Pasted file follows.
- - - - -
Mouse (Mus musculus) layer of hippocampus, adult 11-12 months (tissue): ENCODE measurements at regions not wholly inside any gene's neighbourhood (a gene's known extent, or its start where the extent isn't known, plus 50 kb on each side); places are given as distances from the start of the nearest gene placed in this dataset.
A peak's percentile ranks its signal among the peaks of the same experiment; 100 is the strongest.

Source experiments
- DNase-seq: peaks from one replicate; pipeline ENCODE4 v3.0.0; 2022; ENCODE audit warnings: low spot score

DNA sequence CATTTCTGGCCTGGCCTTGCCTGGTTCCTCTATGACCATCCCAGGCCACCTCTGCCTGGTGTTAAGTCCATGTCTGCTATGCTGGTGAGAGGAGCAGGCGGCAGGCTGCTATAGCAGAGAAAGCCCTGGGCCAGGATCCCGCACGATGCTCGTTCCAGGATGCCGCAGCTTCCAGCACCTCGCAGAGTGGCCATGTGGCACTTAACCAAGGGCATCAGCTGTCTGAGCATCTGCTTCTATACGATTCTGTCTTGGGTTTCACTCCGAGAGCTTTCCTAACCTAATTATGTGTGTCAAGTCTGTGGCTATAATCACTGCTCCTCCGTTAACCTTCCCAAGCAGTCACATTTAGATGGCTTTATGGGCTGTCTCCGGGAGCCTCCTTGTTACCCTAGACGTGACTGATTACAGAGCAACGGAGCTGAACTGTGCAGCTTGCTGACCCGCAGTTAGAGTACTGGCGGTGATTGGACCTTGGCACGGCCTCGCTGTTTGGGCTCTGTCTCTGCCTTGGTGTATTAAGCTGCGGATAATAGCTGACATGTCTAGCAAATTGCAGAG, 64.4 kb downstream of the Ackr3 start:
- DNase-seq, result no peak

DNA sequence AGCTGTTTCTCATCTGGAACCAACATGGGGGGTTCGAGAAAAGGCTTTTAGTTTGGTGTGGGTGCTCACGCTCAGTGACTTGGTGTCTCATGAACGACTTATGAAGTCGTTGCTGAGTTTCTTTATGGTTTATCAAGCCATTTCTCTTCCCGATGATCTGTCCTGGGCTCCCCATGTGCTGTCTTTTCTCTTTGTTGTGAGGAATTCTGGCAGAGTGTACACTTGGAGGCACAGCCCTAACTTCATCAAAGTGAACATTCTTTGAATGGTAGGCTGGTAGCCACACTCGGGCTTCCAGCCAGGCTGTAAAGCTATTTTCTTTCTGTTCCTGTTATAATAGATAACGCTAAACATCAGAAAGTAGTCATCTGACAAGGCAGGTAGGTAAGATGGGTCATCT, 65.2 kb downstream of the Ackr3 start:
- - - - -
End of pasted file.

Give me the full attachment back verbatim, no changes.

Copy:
Mouse (Mus musculus) layer of hippocampus, adult 11-12 months (tissue): ENCODE measurements at regions not wholly inside any gene's neighbourhood (a gene's known extent, or its start where the extent isn't known, plus 50 kb on each side); places are given as distances from the start of the nearest gene placed in this dataset.
A peak's percentile ranks its signal among the peaks of the same experiment; 100 is the strongest.

Source experiments
- DNase-seq: peaks from one replicate; pipeline ENCODE4 v3.0.0; 2022; ENCODE audit warnings: low spot score

DNA sequence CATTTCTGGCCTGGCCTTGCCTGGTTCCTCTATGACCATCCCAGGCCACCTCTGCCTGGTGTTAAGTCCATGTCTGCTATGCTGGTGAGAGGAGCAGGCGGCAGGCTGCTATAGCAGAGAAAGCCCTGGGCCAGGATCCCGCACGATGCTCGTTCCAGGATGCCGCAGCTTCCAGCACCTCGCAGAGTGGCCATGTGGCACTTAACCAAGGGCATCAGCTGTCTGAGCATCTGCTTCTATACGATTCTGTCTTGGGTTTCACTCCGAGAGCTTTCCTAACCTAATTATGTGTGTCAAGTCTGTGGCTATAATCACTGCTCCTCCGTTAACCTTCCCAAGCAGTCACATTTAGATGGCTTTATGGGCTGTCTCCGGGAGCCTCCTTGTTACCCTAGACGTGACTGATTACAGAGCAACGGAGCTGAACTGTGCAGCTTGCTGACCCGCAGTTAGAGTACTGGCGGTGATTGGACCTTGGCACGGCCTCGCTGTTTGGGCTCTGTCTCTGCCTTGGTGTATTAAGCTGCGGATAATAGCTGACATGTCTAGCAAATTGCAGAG, 64.4 kb downstream of the Ackr3 start:
- DNase-seq, result no peak

DNA sequence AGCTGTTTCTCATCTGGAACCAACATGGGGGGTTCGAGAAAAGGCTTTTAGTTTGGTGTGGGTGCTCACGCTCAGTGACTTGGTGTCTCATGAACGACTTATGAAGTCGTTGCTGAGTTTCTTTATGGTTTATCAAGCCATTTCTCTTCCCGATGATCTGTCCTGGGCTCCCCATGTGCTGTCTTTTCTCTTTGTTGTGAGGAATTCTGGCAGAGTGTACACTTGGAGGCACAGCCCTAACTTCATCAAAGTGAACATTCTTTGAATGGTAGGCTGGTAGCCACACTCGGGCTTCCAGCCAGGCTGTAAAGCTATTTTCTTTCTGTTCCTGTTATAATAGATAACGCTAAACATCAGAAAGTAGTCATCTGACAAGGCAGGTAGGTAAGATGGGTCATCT, 65.2 kb downstream of the Ackr3 start: